Our Birmingham spy in New York

Deborah Layman
Deborah Layman

ComebackTown is published by David Sher to begin a discussion on a better Birmingham.

Today’s guest blogger is Deborah Layman.  If you’d like to be a guest blogger, please click here.

I was an urban kid – born and raised in New York City.  And although I’ve lived in the country near Montevallo for almost 25 years, the grid and grit of a city still make my heart beat faster.  I love the feel of pavement under my feet and the sensation of being flanked by tall buildings with graceful design elements that only the pigeons can see up close.

In the last few years, various projects have brought me into Birmingham a couple of times a week, and my new acquaintance with the city has happily coincided with a growing, visible resurgence of urban dwelling and commerce.  My husband, who grew up in Birmingham, has told me stories about riding the bus from Ensley into town for shopping at the big department stores, matinees at the Alabama Theatre, and lunch on the mezzanine at Loveman’s.  But when I moved to Alabama, downtown Birmingham looked abandoned, neglected, and depressed.  That has changed, and as I walk the streets of my new city — my adopted city — I sense that we’re reaching a tipping point in becoming a viable, vibrant urban center again.

A few weeks ago, I was in New York for several days.  When I’m in the city, I stay on the move – there are so many people to see and places to go.  I take the subway, the buses, and the occasional cab, but mainly I walk.  And walk and walk and walk.  Somehow, my legs don’t count the miles in New York.  The city energizes and inspires me.

This trip, I found myself scouting ideas for my new city, Birmingham.  I noted the creative repurposing of buildings and rooftops, the gentrification of neighborhoods that were once crumbling wrecks, and, in particular, one element that seems to make every residential neighborhood truly residential:  a park with a playground.  Surprisingly, neighborhoods in sprawling New York are really small, distinct villages with everything within walking distance – the grocery, the coffee shop, the dry cleaner, the liquor store – and of course a plethora of shops and restaurants and bars that line both sides of the avenues and give each neighborhood its unique identity.  And there’s always a pocket park – with a playground where urban families bring their children to run and play.

So, I’m hoping to plant a seed in the minds of the urban planners and developers in our midst.  If you want to attract young families to new urban neighborhoods – like the Loft District, for example – carve out some space for a green, shady little pocket park right in the neighborhood, and make sure it includes a playground.  It doesn’t have to be elaborate – just some swings and something to climb on will do nicely.  Then we’ll raise a whole new generation of urban Birmingham dwellers who will keep the city alive and growing.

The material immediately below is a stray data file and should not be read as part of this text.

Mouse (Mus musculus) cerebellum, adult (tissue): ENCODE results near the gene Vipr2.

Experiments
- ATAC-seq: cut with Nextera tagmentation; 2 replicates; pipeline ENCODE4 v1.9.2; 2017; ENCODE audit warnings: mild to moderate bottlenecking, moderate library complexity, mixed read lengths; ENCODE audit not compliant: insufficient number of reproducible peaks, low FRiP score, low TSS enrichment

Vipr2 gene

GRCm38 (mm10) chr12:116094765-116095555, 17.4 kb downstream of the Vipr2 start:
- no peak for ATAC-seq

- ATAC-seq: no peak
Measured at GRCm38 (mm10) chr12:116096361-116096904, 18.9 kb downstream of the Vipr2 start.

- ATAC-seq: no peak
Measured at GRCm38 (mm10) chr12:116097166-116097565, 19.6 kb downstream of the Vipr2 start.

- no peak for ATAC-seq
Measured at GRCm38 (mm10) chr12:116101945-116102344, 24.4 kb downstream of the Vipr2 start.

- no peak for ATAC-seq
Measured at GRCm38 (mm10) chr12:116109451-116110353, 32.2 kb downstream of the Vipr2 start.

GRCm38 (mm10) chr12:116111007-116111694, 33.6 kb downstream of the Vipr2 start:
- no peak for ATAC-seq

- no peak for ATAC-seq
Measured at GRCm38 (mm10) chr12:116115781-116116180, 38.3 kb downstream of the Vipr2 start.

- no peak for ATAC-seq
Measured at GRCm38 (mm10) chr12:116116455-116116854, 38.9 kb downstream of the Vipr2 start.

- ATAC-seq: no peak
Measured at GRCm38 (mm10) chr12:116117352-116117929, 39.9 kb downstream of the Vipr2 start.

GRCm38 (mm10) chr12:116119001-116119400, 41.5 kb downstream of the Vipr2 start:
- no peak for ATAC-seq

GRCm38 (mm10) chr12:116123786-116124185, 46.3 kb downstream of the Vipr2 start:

Deborah Layman is a writer and marketing consultant living in Shelby County.  She is the Vice President of Development for the Birmingham Holocaust Education Center.

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David Sher is the publisher of ComebackTown, a co-founder of Buzz12 Advertising Agency and co-CEO of AmSher Collection Agency.  He’s past Chairman of the Birmingham Regional Chamber of Commerce (BBA), Operation New Birmingham (REV Birmingham), and the City Action Partnership (CAP).

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2 thoughts on “Our Birmingham spy in New York”

  1. *Hello to all. I come to Birmingham on many occasions with my daughter-in-law who is finishing her degree by completing her internship.  I finally talked my husband into accompanying me on one of these trips. We went to the UPTOWN area and had coffee and then to the visitors’ center and spoke to Frank; what a lovely man. We went back to sit at the benches by the fountain in UPTOWN for a second time and we’re approached by a convention center security woman at 2:25th and we’re asked what business we had there. After having to tell her about having coffee and seeing Frank, she told us we couldn’t sit there since she’d seen us there before if we didn’t have business at one of the places there. I explained not realizing that there was a time limit. She said we couldn’t just relax there and look at our visitor brochures, which I had shown her when I had to explain my business. We were grudgingly granted the extra twenty minutes we requested because my daughter-in-law would be done by three. No one else was even using the public area and there were no time limits posted for sitting beside the fountain. Frank was appalled when we told him what happened because he had worked real hard to encourage us to come back and enjoy all that Birmingham had to offer. As a Psychology major, and a wife of 20 years this month, I can tell you that what happened to us was unprofessional.  If I were easily discouraged by such impressions, I would not come back with my husband to spend our money in this ‘rebounding’ city. Instead, and mostly due to Frank, I will come back. I will come back next week and sit on that bench. If I am approached again I will simply say call Frank.  Oh, and show me the law which discriminates against me sitting there after having had coffee and relaxing with my thoughts.

  2. *Dear Ms. Raichart,

    We are so sorry you had this experience, and we appreciate your feedback. In the future, we will make our on-site personnel know that visitors are welcome to relax and enjoy the public spaces of Uptown. 

    Sincerely,

    Elaine Witt, Communications and Public Relations Manager

    Birmingham-Jefferson Convention Complex


     

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